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About Me

Most of my working life was spent in the nuclear industry. But I now volunteer for the Campaign for Nuclear Disarmament (CND). These are really quite opposite – the nuclear industry creates nuclear weapons, but CND wants them banned. What made me switch sides? A documentary called Countdown to Zero was the starting point for me. It jolted me to do some research of my own. The facts shocked me, especially concerning the terrible suffering of the people of Hiroshima and Nagasaki. I was also surprised about just how little I knew, even with my nuclear background, and I thought that probably most people didn’t know either. I thought that maybe I can help to plug the gap a little, hence this website plus my work in CND Peace Education.


“Those who cannot remember the past are condemned to repeat it”  (George Santayana)

The atomic bombings of Hiroshima and Nagasaki in 1945 are the only times nuclear weapons have been used on real people. Most died a lingering and tortuous death. Survivors also suffered, even till today. To have any idea of what a nuclear weapon really is we must try to understand their suffering –  that’s the purpose of the three videos below. 


The world’s first nuclear attack took place on the morning of 6 August 1945 at Hiroshima, Japan. To mark its 60th anniversary the BBC produced the award-winning docudrama 'Hiroshima'. Japanese survivors and Americans involved in the bombing relate their personal testimonies. The film depicts in unflinching detail the unfolding nightmare during the hours and days after the bombing. Can anyone watch this and still support nuclear weapons? (The video is rated 12 and contains some distressing images).

Sadako Sasaki

Sadako Sasaki was two years old when the bomb fell on Hiroshima. Ten years later she got leukaemia (cancer of the blood) because of the radiation from the bomb. She was told the Japanese legend that if a sick person folds 1000 paper cranes they will be made well again. Sadako didn't reach her final goal of 1000 cranes before she sadly died. Her friends wanted the world to remember Sadako and all the children who died from the bomb. They built a memorial statue, which stands today in Hiroshima. Each day thousands of cranes arrive at the statue from all over the world as a sign of peace.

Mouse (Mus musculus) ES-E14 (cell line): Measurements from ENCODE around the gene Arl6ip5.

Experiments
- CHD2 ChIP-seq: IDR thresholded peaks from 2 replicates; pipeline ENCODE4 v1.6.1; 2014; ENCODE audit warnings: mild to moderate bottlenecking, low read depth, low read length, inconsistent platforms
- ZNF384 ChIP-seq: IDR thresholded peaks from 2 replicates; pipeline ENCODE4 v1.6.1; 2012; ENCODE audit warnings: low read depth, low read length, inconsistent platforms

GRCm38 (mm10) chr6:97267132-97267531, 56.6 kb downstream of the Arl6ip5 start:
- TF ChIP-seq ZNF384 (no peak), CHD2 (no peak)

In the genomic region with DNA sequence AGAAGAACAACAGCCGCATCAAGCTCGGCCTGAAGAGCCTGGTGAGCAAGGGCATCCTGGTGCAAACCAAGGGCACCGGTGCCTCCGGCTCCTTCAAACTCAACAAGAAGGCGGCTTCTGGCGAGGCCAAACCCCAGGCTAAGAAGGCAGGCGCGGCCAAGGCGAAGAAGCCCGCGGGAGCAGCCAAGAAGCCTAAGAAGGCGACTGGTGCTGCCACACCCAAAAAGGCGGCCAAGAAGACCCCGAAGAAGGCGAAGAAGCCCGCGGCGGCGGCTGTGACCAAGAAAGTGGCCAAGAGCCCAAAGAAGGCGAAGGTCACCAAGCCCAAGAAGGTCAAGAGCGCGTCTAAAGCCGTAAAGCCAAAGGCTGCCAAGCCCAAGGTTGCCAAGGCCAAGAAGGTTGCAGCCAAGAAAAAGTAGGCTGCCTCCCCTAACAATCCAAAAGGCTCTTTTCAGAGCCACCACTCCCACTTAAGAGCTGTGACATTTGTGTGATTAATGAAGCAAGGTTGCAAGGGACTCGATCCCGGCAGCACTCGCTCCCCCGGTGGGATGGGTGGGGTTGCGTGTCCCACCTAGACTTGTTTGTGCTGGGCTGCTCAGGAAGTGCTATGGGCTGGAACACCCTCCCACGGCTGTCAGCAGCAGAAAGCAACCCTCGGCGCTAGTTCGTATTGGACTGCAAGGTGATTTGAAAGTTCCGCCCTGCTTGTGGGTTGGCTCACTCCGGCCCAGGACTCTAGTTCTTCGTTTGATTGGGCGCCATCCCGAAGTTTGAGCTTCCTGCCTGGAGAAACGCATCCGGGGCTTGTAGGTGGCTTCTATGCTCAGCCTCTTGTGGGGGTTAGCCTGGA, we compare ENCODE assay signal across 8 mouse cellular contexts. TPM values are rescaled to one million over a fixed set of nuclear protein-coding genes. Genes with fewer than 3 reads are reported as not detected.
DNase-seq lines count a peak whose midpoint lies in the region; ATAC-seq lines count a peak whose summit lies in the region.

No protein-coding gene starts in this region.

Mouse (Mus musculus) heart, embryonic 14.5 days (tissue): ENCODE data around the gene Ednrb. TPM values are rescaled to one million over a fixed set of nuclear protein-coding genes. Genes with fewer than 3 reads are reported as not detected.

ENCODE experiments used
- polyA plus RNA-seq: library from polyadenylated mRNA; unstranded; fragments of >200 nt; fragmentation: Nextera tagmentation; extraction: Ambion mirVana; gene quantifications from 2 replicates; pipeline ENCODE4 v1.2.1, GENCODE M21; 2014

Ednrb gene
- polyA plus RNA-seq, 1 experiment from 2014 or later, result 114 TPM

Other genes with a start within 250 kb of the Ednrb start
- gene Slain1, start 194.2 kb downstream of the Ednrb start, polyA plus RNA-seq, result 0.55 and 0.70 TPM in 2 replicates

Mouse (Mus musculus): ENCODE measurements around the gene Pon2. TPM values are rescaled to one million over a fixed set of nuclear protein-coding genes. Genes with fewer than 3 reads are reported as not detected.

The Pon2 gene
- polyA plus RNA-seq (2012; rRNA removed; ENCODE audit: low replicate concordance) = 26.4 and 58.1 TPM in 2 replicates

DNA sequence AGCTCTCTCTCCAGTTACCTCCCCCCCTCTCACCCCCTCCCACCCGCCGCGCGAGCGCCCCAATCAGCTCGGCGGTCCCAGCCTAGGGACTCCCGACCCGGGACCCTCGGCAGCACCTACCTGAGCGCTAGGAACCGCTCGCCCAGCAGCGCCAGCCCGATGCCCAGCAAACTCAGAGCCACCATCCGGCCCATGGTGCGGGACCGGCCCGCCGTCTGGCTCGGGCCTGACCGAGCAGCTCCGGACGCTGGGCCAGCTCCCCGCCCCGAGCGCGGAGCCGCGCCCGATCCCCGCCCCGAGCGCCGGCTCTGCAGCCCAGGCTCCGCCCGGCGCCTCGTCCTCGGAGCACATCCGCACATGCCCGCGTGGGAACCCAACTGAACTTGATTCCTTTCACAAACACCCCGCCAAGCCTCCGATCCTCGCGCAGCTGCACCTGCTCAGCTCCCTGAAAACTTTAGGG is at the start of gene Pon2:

Hibakusha (survivors)

After America dropped the atomic bombs on Hiroshima and Nagasaki, the explosion instantly killed tens of thousands of people. In the following weeks, months and years, many more suffered and died as a result of their injuries. The 'hibakusha' are the surviving victims. Although they survived, they have suffered from the effects of radiation sickness, loss of family and friends, and discrimination. In spite of their difficulties, many hibakusha have turned their personal tragedies into a struggle for peace and a world free of nuclear weapons. 

Present Dangers

“I know not with what weapons WW3 will be fought, but WW4 will be fought with sticks and stones”  (Albert Einstein)

Although the Cold War has ended, the risks of nuclear war remain. Most people are probably not aware of these risks, judging by the lack of attention they get in the media. Either way the risks are real, serious and with us 24-7. They are divided into three main areas – Mishaps, Miscalculation and Madness.


Every moment of every day we face the very real threat of utter destruction. America and Russia each have a policy of 'launch on warning' - they will unleash Armageddon if they think they are being attacked. When both sides are on hair-trigger alert, accidents can and do happen. Check out these top ten.


During the Cold War, even though neither America nor Russia wanted a nuclear war, it was a very close thing. World War 3 very nearly happened during the Cuban missile crisis. Today, the same threat is still with us. A confrontation between any nuclear-armed states can quickly spiral out of control. Former US Secretary of Defense William Perry describes one such scenario, between India and Pakistan. 


The thought of terrorists getting hold of a nuclear bomb would send a chill down anyone's spine. But surely that's not possible? Unfortunately not only is it possible, some experts think it is probable, unless we take action now. Former US Secretary of Defense William Perry describes his nuclear nightmare of a terrorist attack on the nation's capital, and the devastating results.


“The best way to predict your future is to create it”  (Abraham Lincoln)

The worst case scenario is nuclear war. The best case scenario is the dismantling and disposal of all nuclear weapons and materials. But what would a nuclear war mean? And is nuclear disarmament realistic? Check out the two videos below to learn more.


A nuclear war anywhere in the world would affect everyone in the world. The smoke and dust released into the atmosphere would block out sunlight, causing worldwide crop failures and mass starvation.  All it takes is 100 Hiroshima-sized bombs.  


The world took an important step forward on 7th July 2017 by passing the first legally-binding international agreement to ban nuclear weapons. None of the nine nuclear weapons states signed, so right now the ban treaty has only limited effect. But the path to peace is now clearly lit - all a country needs to do is sign on the dotted line....


These three simple steps will make a difference:

Get Organised – join CND, or subscribe to their mailing list.

Get Talking – invite a free CND speaker to your group.

Get Heard – write a letter to your newspaper or MP.

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